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Using New Geochemical and Nanotechnological Approaches to Study Biomineralization in Microbialites III

Applicant Vasconcelos Crisogono
Number 163048
Funding scheme Project funding
Research institution Geologisches Institut ETH Zürich
Institution of higher education ETH Zurich - ETHZ
Main discipline Geochemistry
Start/End 01.01.2016 - 30.09.2017
Approved amount 129'830.00
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All Disciplines (2)

Discipline
Geochemistry
Other disciplines of Earth Sciences

Keywords (7)

Dolomite; Hydrogen Isotopes; Upwelling; Microbialites; Biomineralization; Biological cycles; Climatic variation

Lay Summary (German)

Lead
Diese Studie untersucht den Einfluss vom ozeanographischen Phänomen Tiefenwasseraufstieg auf die küstennahen Lagunen im brasilianinschen Bundesstaat Rio de Janeiro. Das Ziel ist, die Beziehung zwischen dem lokalen Klima, der Karbonatausfällung und den biologischen Kreisläufen in den hypersalinen Lagunen zu definieren. Diese Ökosysteme interagieren mit regionalen Aquiferen, welche von meteorischem Wasser und Meerwasser gespeist werden. In den Lagunen entwickeln sich mikrobielle Matten and andere zahlreiche primäre Produzenten, welche die Basis der Nahrungskette für viele Vogelarten und andere Lebewesen bilden. Das Verstehen der Umweltauswirkungen von Klimaschwankungen auf die regionale Hydrologie in der Vergangenheit, ist von grossem Nutzen für die lokalen Regierungsplaner, die sich mit Nachhaltigkeitsproblemen beschäftigen. Dieses fachübergreifende Projekt umfasst die drei Forschungsgebiete der Geomikrobiologie, Biochemie und Klimageologie am geologischen Institut der ETH Zürich.
Lay summary

Diese Studie untersucht die Auswirkung von Klimaschwankungen auf den regionalen Kohlenstoffkreislauf und die damit verbundenen biologisch beeinflussten Mineralformationsprozesse (Biomineralisation) in hypersalinen Lagunen entlang der Küste östlich von Rio de Janeiro. Dieses einzigartige System ist von einem semi-ariden Mikroklima dominiert, welches dem lokalen küstennahen Tiefenwasseraufstieg beim Cabo Frio zuzuschreiben ist. Das Aufsteigen von Tiefenwasser ist ein ozeanographisches Phänomen bei dem kaltes, nährstoffreiches Wasser aus der Tiefe Oberflächenwasser ersetzt, das zuvor von Winden weggestossen wurde. Die Intensität dieses Vorgangs beeinflusst die jährlichen Wasser- und biogeochemischen Kreisläufe in der küstennahen Lagunenumgebung und hinterlässt spezifische Spuren in Sedimenten landwärts und im offenen Meer, die gebraucht werden, um Klimaveränderungen zu verfolgen. Moderne Feldbeobachtungen zeigen, dass die Menge der Karbonatausfällung in den Lagunen mit den evaporitischen Bedingungnen zusammenhängt, welche während der Hochsaison des Tiefenwasserauftiegs am stärksten ausgeprägt sind. Organismen, die in Sedimenten erhalten geblieben sind, speichern die Wasserstoffisotopenzusammensetzung (δD) des Wassers während der Photosynthese. Deshalb kann mit Messungen von Alter und δD einer organischen Verbindung der hydrologische Kreislauf und z.B. die Salinität rekonstruiert werden. Ausserdem können mit diesen Daten Meeresoberflächentemperaturen zu bestimmten Zeitpunkten in der Vergangenheit berechnet werden und somit das Vorkommen von Tiefenwasseraufstiegphasen datiert werden. Die Studie von Tiefenwasseraufstieg und Lagunenumgebung kombiniert drei verschiedene wissenschaftliche Bereiche, Klimageologie, Geomikrobiologie und Biochemie, und ermöglicht, die Beziehung zwischen lokalem Klima, Karbonatausfällung und biologischen Kreisläufen in den Lagunen zu definieren.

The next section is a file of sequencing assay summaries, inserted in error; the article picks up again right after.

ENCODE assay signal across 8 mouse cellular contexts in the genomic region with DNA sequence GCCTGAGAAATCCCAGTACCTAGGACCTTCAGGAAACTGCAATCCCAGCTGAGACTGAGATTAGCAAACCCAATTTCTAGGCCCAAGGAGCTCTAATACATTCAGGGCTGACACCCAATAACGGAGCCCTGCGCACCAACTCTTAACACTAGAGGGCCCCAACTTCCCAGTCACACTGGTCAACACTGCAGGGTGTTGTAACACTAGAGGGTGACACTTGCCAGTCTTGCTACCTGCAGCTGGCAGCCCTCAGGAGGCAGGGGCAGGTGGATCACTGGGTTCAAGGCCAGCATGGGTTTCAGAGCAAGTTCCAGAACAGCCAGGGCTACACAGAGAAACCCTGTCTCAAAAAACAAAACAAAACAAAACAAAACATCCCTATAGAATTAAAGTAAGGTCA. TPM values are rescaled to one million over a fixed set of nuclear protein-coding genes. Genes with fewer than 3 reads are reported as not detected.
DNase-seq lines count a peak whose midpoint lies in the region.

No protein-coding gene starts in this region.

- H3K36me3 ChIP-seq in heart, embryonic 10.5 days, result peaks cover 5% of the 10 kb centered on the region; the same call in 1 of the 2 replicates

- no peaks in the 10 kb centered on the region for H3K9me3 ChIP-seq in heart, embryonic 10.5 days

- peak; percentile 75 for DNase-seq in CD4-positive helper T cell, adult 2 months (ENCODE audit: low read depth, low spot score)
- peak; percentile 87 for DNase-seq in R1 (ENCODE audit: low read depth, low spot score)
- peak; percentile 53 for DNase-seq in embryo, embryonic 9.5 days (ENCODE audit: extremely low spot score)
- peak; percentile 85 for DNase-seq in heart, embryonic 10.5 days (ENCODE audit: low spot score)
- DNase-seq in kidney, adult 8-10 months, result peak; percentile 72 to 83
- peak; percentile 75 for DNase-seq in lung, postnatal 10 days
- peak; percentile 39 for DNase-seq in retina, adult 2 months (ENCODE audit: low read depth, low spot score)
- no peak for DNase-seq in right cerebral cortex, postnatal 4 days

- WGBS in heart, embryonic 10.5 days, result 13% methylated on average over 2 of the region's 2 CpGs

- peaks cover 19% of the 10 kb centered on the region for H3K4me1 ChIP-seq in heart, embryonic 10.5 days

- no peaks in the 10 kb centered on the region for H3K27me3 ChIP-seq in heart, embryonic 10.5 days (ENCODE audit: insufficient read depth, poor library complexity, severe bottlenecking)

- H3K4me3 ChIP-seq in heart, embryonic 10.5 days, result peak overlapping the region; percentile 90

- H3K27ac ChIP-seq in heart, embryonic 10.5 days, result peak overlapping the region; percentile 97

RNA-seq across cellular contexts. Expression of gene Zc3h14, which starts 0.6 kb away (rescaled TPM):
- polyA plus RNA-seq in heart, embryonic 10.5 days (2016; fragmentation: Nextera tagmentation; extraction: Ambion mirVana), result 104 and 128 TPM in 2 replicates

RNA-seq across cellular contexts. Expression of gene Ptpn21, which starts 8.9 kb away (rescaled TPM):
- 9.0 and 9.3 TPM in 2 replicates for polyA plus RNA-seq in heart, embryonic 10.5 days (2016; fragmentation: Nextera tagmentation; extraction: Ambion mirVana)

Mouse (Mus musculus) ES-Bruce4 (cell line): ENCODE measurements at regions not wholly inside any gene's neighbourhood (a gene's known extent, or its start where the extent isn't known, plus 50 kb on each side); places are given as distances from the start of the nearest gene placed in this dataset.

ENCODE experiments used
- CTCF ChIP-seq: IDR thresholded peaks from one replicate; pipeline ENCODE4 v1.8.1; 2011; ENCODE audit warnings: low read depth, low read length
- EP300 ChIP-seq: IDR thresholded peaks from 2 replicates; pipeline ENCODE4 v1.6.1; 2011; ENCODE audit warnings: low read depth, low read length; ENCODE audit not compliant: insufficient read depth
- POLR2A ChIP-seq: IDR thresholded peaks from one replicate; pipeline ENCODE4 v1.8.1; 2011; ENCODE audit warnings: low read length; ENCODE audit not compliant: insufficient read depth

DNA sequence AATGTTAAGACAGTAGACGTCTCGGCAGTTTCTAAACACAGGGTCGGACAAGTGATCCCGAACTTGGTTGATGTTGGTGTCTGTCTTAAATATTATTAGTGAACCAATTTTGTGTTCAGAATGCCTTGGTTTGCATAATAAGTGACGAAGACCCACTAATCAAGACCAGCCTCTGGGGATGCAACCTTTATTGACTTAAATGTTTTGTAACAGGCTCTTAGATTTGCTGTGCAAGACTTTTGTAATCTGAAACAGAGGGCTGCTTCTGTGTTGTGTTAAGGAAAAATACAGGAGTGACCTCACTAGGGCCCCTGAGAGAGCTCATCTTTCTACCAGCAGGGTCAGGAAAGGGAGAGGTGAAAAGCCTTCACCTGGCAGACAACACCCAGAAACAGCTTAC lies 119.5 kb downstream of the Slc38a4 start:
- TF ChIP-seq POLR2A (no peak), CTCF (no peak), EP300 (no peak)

Direct link to Lay Summary Last update: 15.02.2016

Lay Summary (English)

Lead
Combining studies of marine upwelling, an oceanographic phenomena, with the lagoonal environment aims to define the relationship among the local climate, carbonate precipitation and biological cycles in the hypersaline coastal lagoons located in Rio de Janeiro State, Brazil. The coastal ecosystems dynamically interact with regional aquifers that are fed by meteoric and ocean water and serve as natural locations conducive for the development of microbial mats and many lagoonal species. These primary producers form the base of the food chain for many species of birds and other animals inhabiting the region. Thus, knowledge about the environmental effects of past climate variability on regional hydrology will be of value for local government planners dealing with sustainability issues. The interrelated approach applied in this project is cross-disciplinary linking three areas of research, Geomicrobiology, Biochemistry and Climate Geology, at the Geological Institute, ETH Zürich.
Lay summary

A unique marine and hypersaline lagoonal system along the coast east of Rio de Janeiro will be investigated to understand the impact of climatic variability on the regional carbon cycle and related processes of lagoonal mineral formation by biological influence (biomineralisation). The region is dominated by a semi-arid microclimate attributed to the local coastal upwelling near Cabo Frio. Upwelling is an oceanographic phenomenon where the deeper, colder, nutrient rich water rises up from beneath the surface to replace the water that was pushed away by surface winds. The intensity of the upwelling affects the hydrology of the annual water and biogeochemical cycles in the coastal lagoonal environment leaving specific signals that can be used to trace climatic changes in both onshore and offshore sediments. Modern field observations for the last 3 years suggest that the amount of carbonate precipitation in these lagoons is correlated with evaporitic conditions associated with the high upwelling season.